OLDaily
By Stephen Downes
June 1, 2004

The Knowledge Tree
Rod sent me this link to the newsest edition of The Knowledge Tree. My flight leaves shortly, there's no neat table of contents, and so I can't really assess it. But according to the announcement it contains "voice technologies, Vygotskian learning for creativity, knowledge management for e-business improvement, employability skills, collaborative community partnerships, digital 'multiliteracies', regional health service transformation, RTO sustainability, games using mobiles - GUMS for 15-19 year olds, ROI from simulation training, change management, and stories of innovative research and good practice in corporate and public sector flexible learning." Yeah. Sounds great. But no table of contents (I know, there's an upper menu that will get me to articles if I work hard enough, but what I really want is a nice clickable list). By Various Authors, Australian Flexible Learning Network, June, 2004 [Refer][Research][Reflect]

Something Wiki This Way Comes
Via elearnspace and elearningpost, this article provides a brief introduction to the use of wikis in the workplace. Typical: "working on a wiki has cut the daily phone calls he made on a raft of projects to one a week." Sounds great, but once again, let's not oversell the technology. By Robert D. Hof, Business Week Online, June 7, 2004 [Refer][Research][Reflect]

Open Source a new way to Manage Classroom Computing
It's not that new any more, though I suppose to a number of people it will be. In any case, this article is a nice outline of how open source can be used to manage classroom computing. Lots of links pointing to resources and information for managing computers in the classroom. A good take on a topic I haven't seen discussed at any length before. By John Perry, Australian Flexible Learning Community, May 25, 2004 [Refer][Research][Reflect]

Social Software Ideas
Some good suggestions for the design of social software, including: colloquial mapping, geographical opinion systems, collaborative consumed media, and extended reputation management. Via Nancy White. By Matt Haughey, A Whole Lotta Nothing, December 30, 2003 [Refer][Research][Reflect]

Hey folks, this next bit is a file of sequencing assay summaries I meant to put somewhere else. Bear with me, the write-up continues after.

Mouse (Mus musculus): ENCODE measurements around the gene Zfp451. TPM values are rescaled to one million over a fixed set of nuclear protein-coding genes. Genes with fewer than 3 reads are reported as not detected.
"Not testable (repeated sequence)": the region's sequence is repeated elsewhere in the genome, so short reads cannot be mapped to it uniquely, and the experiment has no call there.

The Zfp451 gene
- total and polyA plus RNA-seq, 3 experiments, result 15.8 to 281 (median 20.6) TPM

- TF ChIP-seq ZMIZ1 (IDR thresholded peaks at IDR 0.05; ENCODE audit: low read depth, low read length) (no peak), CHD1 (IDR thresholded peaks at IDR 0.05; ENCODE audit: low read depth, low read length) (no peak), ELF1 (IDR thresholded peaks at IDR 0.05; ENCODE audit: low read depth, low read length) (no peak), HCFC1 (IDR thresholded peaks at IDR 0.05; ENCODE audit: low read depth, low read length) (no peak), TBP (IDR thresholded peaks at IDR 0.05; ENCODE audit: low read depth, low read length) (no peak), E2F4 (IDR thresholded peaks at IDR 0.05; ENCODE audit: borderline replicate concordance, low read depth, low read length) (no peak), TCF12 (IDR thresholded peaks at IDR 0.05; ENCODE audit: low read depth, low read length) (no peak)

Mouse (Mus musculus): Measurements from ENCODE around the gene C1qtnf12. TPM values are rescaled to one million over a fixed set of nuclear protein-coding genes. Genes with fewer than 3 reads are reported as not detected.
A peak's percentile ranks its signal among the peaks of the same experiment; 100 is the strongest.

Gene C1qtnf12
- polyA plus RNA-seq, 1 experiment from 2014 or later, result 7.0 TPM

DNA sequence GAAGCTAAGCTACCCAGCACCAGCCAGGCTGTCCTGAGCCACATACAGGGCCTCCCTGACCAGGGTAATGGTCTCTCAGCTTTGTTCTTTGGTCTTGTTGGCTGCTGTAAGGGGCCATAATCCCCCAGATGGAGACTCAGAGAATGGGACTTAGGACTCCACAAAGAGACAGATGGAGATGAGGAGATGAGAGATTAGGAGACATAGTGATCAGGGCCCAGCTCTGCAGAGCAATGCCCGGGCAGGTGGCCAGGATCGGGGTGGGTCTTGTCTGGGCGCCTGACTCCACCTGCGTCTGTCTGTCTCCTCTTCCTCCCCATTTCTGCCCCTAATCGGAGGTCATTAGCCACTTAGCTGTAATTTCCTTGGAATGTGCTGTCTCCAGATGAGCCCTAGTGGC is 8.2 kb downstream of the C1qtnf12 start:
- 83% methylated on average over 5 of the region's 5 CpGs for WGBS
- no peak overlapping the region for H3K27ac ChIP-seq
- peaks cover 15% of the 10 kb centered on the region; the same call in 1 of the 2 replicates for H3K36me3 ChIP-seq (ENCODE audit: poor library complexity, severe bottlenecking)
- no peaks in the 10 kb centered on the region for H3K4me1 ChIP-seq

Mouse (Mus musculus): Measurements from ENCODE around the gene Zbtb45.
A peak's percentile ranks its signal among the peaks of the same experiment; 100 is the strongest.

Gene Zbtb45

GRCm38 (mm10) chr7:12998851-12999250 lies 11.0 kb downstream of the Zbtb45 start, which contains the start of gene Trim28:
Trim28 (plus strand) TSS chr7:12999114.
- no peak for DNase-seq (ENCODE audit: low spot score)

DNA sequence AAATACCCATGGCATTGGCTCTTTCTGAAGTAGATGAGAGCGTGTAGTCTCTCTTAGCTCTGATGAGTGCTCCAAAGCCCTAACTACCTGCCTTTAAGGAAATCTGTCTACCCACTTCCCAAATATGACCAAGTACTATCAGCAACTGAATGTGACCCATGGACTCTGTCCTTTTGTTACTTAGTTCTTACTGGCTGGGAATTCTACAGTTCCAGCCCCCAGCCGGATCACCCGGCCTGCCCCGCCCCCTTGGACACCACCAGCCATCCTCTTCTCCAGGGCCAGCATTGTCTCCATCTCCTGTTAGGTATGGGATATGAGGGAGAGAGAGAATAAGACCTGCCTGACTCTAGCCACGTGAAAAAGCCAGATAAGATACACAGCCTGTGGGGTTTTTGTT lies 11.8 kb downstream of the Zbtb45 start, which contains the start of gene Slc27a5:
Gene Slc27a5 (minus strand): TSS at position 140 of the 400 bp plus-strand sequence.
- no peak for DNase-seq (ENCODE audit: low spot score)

The ESP Game
This is a link that came up during this week's conference. The ESP Game addresses the problem of creating metadata for images. Basically, nobody wants to spend hours and hours creating data for images. They will, however, put in the time if it becomes a game. So the idea is, you look at an image, and try to describe it in such a way as to match the description given by someone else. Match, and you get a point. This is a great idea. By Various Authors, Carnegie Mellon University, May, 2004 [Refer][Research][Reflect]

Interim Report on Copyright Reform
This disappointing report (PDF) on copyright was published by a Canadian parliamentary committee and, as columnist Michael Geist says, "would transform the Internet from the incredible open source of information that it is into a predominantly commercial medium available primarily to those willing to open up their cheque books." The report is also bad news for educators. "Bulte's committee surprisingly rejected the education community's proposal, opting instead for a new license to cover Internet based works. This new license would require schools to pay yet another fee (the education community already hands over millions in license fees each year for content) for works found on the Internet." I don't know where this committee did its research; they certainly didn't consult anything like a wide range of people. This report should be rejected. By Sarmite D. Bulte, Government of Canada, May, 2004 [Refer][Research][Reflect]

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Copyright 2003 Stephen Downes
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